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Churches strive to heal hate

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Prayer vigils held in Hillsville after a recent white supremacist rally in Charlottesville claimed life

By Shannon Watkins

HILLSVILLE — Churches in Carroll County united last week to speak out against racism and the rise of white supremacist groups, in the wake of a rally in Charlottesville that broke into violence, leaving one woman dead.

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Hillsville Christian Church hosted a “Prayer Vigil for Peace and Justice” on Aug. 17, led by the Rev. Amanda Hatfield Moore.

The service, which lasted 45 minutes and drew about 80 people, was marked by separate prayers for justice, peace and the community; responsive reading; and a short sermon by Hatfield Moore, ending with communion.

“Racism is not gone from us,” she said. “Racism has never been gone from us. People are devalued, ignored, shut out from safety, security, economic stability, education and a sense of belonging because of the color of their skin. It would be far too disingenuous to say that what happened in Charlottesville is something new.”

The Charlottesville tragedy was sparked by a “Unite the Right” torchlight march, followed by a confrontation the next day between the protesters and the assembled KKK, neo-Nazi and white supremacist groups. A man described by police as a Nazi sympathizer drove his car through a crowd of protesters.

Hatfield Moore noted that in recent years, the “brazenness” of racism has grown, and that many voices are saying that “the U.S. belongs to white people if they’re the right kind of white people. Those voices are getting louder.”

She continued, “We are gathered here because we know we must act,” and said that it is important to stand up to white supremacy because “it thrives on silence.”

“We will not be beguiled or forced into living in that world,” she continued. “If racism and white supremacy are repugnant to us, they must always be repugnant to us. No more letting the racist joke, the snide remark, the politically incorrect comment slide by. You will find the strength and unity to build up what was lost in the past.”

There was another, briefer prayer vigil on Aug. 20 at the old Carroll County courthouse in Hillsville, held by the Carroll County Ministerial Association. The event drew about 20 people, assembled on the front lawn, in the shadow of a Confederate monument. The location was poignant, given that the Charlottesville rally was in part driven by debate over removal of a Civil War statue there.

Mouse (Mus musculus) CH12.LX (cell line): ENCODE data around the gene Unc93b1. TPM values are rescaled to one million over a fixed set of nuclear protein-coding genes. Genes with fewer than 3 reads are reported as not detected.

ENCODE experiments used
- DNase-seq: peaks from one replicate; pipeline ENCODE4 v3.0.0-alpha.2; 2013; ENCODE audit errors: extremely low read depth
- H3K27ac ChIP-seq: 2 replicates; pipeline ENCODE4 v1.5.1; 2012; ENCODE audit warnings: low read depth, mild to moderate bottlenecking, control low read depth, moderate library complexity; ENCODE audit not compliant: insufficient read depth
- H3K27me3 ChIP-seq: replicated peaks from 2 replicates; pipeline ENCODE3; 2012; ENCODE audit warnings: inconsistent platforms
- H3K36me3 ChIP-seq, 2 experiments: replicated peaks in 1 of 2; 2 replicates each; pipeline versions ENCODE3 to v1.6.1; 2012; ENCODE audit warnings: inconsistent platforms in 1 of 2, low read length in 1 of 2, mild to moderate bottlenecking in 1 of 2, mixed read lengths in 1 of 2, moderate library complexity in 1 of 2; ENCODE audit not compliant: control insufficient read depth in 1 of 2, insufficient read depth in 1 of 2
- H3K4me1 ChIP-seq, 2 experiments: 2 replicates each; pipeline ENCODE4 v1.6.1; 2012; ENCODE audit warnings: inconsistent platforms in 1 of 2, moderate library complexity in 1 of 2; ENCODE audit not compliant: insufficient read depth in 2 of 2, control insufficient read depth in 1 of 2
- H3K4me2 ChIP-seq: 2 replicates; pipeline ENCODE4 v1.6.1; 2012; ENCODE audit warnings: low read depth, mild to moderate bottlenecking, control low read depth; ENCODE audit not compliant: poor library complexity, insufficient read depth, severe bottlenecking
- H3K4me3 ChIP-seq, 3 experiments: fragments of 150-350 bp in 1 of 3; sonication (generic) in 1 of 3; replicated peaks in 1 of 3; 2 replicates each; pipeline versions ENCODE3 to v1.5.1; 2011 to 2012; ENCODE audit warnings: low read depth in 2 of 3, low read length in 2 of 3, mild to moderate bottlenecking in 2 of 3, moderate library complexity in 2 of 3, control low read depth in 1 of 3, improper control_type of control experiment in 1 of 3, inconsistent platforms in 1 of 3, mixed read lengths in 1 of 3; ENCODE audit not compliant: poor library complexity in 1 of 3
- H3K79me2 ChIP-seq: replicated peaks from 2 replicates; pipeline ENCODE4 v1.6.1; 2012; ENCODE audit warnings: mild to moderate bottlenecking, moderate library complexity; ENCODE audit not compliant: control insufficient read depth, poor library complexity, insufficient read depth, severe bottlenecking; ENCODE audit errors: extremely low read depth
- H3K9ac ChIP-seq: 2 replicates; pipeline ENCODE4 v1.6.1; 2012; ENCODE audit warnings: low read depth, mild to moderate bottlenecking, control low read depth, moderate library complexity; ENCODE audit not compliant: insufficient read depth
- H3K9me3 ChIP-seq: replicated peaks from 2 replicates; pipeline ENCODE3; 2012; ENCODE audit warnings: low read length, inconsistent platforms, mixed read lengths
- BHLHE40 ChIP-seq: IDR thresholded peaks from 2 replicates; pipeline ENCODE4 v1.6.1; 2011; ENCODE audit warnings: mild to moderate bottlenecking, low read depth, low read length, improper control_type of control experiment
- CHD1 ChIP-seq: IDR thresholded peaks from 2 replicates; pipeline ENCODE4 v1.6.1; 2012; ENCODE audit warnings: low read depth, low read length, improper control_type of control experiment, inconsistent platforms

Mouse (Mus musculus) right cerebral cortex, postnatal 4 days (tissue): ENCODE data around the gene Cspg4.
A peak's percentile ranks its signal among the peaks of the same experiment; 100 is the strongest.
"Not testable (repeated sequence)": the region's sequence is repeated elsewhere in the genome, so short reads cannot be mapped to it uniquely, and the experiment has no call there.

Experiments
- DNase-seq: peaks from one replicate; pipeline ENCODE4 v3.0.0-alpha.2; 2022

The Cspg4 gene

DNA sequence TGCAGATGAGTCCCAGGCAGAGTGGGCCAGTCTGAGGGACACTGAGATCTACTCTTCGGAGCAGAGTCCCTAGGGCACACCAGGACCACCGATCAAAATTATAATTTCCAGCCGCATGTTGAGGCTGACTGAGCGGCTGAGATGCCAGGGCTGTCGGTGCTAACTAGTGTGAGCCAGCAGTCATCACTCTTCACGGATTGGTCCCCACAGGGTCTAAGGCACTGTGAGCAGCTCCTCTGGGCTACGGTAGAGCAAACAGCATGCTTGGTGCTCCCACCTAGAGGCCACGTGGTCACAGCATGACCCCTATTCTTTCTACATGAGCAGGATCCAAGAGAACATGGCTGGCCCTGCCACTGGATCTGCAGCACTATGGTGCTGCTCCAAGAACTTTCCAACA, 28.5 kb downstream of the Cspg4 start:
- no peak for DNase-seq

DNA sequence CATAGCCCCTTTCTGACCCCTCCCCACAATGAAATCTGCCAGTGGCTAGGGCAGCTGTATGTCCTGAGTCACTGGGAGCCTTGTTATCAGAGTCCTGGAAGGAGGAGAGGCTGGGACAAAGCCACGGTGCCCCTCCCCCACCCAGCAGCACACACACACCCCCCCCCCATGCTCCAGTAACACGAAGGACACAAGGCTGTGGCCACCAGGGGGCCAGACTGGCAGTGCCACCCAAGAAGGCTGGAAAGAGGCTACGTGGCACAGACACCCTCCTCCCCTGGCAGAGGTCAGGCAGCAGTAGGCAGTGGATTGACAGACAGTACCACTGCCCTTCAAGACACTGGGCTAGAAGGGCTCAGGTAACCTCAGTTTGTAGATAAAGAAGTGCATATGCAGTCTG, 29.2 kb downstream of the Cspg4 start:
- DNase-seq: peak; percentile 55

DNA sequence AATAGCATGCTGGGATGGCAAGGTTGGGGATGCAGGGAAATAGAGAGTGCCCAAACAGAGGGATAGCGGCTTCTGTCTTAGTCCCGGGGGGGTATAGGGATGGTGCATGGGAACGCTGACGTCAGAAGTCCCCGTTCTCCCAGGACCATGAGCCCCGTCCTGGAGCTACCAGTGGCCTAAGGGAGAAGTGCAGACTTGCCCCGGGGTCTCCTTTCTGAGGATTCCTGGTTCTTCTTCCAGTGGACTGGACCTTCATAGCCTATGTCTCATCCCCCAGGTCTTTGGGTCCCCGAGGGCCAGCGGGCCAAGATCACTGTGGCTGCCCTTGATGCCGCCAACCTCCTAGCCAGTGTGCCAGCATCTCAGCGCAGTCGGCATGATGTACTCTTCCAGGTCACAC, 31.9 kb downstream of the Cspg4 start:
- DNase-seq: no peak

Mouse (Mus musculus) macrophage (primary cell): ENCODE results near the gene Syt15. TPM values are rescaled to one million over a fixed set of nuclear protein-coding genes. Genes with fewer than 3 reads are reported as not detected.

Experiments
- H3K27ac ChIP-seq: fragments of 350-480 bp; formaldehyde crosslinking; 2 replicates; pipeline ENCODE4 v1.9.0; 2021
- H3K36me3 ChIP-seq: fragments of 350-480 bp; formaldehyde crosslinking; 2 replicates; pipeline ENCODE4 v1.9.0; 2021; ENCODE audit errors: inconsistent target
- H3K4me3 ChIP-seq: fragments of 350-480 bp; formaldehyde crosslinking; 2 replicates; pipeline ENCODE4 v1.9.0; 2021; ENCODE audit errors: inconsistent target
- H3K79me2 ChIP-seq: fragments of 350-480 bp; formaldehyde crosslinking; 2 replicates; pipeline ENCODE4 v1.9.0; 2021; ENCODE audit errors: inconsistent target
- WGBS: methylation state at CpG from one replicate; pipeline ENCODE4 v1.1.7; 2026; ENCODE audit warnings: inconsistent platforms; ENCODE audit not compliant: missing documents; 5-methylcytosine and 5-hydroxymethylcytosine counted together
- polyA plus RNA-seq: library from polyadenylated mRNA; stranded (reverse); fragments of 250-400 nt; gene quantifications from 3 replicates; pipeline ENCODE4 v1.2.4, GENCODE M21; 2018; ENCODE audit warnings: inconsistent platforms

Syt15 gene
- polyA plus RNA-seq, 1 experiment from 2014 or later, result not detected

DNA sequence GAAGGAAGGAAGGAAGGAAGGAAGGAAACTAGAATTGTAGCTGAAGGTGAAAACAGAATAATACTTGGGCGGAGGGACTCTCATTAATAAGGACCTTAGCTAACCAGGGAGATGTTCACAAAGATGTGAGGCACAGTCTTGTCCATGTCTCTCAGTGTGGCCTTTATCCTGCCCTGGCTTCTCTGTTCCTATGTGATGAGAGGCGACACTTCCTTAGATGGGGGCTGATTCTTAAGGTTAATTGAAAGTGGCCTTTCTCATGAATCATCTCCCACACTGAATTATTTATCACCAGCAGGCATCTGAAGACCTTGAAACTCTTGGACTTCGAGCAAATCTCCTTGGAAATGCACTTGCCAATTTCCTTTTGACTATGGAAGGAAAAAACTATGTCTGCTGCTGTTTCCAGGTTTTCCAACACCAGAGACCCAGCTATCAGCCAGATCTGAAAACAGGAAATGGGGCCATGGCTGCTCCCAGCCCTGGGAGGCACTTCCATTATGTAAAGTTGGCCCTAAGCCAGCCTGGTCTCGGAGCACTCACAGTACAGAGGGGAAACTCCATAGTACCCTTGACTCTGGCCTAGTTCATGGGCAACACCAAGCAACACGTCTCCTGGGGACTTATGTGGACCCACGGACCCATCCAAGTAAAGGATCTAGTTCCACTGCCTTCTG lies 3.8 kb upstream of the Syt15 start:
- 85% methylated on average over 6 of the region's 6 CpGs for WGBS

Hatfield Moore said that the gathering was not held at that location in protest, but because “this is just our place. We come here every year for the National Day of Prayer in May, too.”

Preachers from First United Methodist of Hillsville, Bethany Baptist Church in Woodlawn, Hillsville Church of God, Gladeville United Methodist and Mount Olivet United Methodist, Hillsville Christian Church, Coulson Church of the Brethren and the chaplain of the Carroll County Sheriff’s Office were on hand to pray and offer words of wisdom and hope to the small crowd who gathered to participate.

“My heart is broken,” said Jason Holdaway of the sheriff’s office. “I did not think that a time would come when there would be this division.”

He told the story of Jesus calming the storm and expressed his desire that this current strife give way to peace again.

“We are much stronger together than apart,” said the Rev. Daryl Beamer of Bethany Baptist Church said. “We are our brother’s keeper.”

After closing the vigil with a prayer for guidance, Robert Smith of the Carroll County Ministerial Association said that the event was not a protest against the Confederate memorial, but against “violence, hate, and racism.”